Home Business NewsBusinessBusiness Growth 89% of workers view returning to the office as a chance to support local businesses

89% of workers view returning to the office as a chance to support local businesses

by LLB Reporter
4th May 22 12:04 pm

With nearly half of UK professionals continuing to work from home, weekday footfall on local high streets is down 30%. Real Business Rescue has surveyed workers to understand how they plan on supporting their high street and how often they will be visiting the office.

The number of independent retail stores is at its highest in five years, as a net 2,157 outlets opened in 2021. But as people continue to work from home in full time or hybrid roles, the high street may never reach pre-pandemic footfall levels again.

The good news is, with over a quarter (29%) of professionals planning to work from the office five days a week, businesses may start to see an increase in footfall. Workers are seeing their return as an opportunity to put money back into the high street, with 89% planning to buy items from independent businesses.

Food outlets and cafes in particular will reap this reward as they fuel professionals, which will be particularly needed as their commute turns up a notch. It seems decent coffee will never be underappreciated by workers, as one in three (30%) plan on buying coffees and treats from their local cafés when they’re back in the office.

Over two fifths (41%) of professionals plan on spending money in shops on their lunch break, and outlets providing consumables like lunch should take this as a key revenue driver. Working hard creates a healthy appetite, as more than a quarter of respondents (27%) plan on buying lunch at least three times a week.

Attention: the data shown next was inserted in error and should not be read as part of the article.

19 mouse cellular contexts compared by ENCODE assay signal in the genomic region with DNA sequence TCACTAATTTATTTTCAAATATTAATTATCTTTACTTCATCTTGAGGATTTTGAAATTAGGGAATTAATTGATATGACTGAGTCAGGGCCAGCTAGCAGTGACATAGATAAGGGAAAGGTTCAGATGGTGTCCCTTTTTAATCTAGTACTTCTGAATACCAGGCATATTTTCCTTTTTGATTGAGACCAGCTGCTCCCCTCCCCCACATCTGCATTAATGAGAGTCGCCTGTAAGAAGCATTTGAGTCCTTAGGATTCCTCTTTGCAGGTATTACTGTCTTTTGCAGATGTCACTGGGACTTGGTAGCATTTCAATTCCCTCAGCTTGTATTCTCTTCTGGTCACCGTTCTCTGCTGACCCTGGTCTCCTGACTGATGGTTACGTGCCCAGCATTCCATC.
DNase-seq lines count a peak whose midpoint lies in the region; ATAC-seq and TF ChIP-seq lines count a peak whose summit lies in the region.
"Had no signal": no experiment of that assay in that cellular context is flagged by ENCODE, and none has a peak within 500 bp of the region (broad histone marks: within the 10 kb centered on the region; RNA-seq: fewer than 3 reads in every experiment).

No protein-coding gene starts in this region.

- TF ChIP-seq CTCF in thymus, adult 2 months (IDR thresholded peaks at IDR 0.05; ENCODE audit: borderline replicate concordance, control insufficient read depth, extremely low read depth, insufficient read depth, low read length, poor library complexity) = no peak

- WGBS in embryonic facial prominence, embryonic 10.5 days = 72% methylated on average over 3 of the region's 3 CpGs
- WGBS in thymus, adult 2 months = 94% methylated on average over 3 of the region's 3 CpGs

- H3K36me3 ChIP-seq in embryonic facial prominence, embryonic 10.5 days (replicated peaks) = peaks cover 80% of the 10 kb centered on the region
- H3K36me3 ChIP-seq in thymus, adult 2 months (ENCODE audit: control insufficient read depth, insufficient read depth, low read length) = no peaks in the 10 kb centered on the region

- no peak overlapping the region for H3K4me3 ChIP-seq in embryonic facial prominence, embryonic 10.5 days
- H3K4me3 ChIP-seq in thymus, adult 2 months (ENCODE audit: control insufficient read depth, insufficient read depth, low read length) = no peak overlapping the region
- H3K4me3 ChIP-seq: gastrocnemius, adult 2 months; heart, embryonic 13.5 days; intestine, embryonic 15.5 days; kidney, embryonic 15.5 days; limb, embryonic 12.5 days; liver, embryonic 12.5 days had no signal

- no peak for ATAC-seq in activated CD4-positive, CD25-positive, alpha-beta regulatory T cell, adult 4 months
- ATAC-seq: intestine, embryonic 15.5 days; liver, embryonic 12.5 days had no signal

With mouth-watering food on offer around them, in this case, peer pressure will be a positive for nearby outlets, as 25% of workers said they will be encouraging their colleagues to shop locally as well.

Since the research found that, on average, workers plan on going into the office 2.8 days a week, businesses should seize the opportunity to feed hungry and busy professionals. If each customer bought lunch almost three times a week, businesses could expect to increase monthly revenue by £62.37 per customer, and therefore an annual revenue increase of £748.44 per customer.

Supporting the high street isn’t limited to single visits, as almost one in five (19%) workers plan on bulk buying items to enjoy while working at home throughout the week.

For those workers who don’t plan on visiting the office, they are, however, thinking ahead and looking at how they can support businesses from afar.

Outlets that deliver are also a prime target for remote workers, as one in three (30%) will be ordering takeaway food, drinks and produce from local businesses when they work from home.

On average, survey respondents revealed they spend £19.97 a week on various items in local shops (not limited to food). If just one customer spent around £20 each week, local businesses could expect almost a £1,000 increase (£958.71) in revenue per professional.

Commenting on the research, Shaun Barton, National Online Business Operations Director at Real Business Rescue said, “With footfall potentially on the increase and the good weather attracting those eager for retail therapy, there are a number of ways local businesses can encourage hybrid and remote workers to spend their money:

  1. Create an attractive shop front. Let your customers know you’re ready for business. Keeping the front door open creates an inviting, approachable entrance to your store.
  2. Keep the customer journey at the forefront. Think about your customer’s journey from start to finish as soon as they enter your shop. Their experience should be simple, efficient and enjoyable.
  3. Market your goods. Whether you invest in online marketing or use traditional methods such as offering samples to people on the high street, let your brand and quality produce be known.
  4. Provide excellent customer service. Give customers a reason to come back. Provide excellent in-store experience and knowledge, which can build loyalty and trust with prospective consumers.
  5. Contactless payments. Make it easier for your customers to pay, as contactless, cashless payment options are almost expected by consumers as the norm since COVID-19.”

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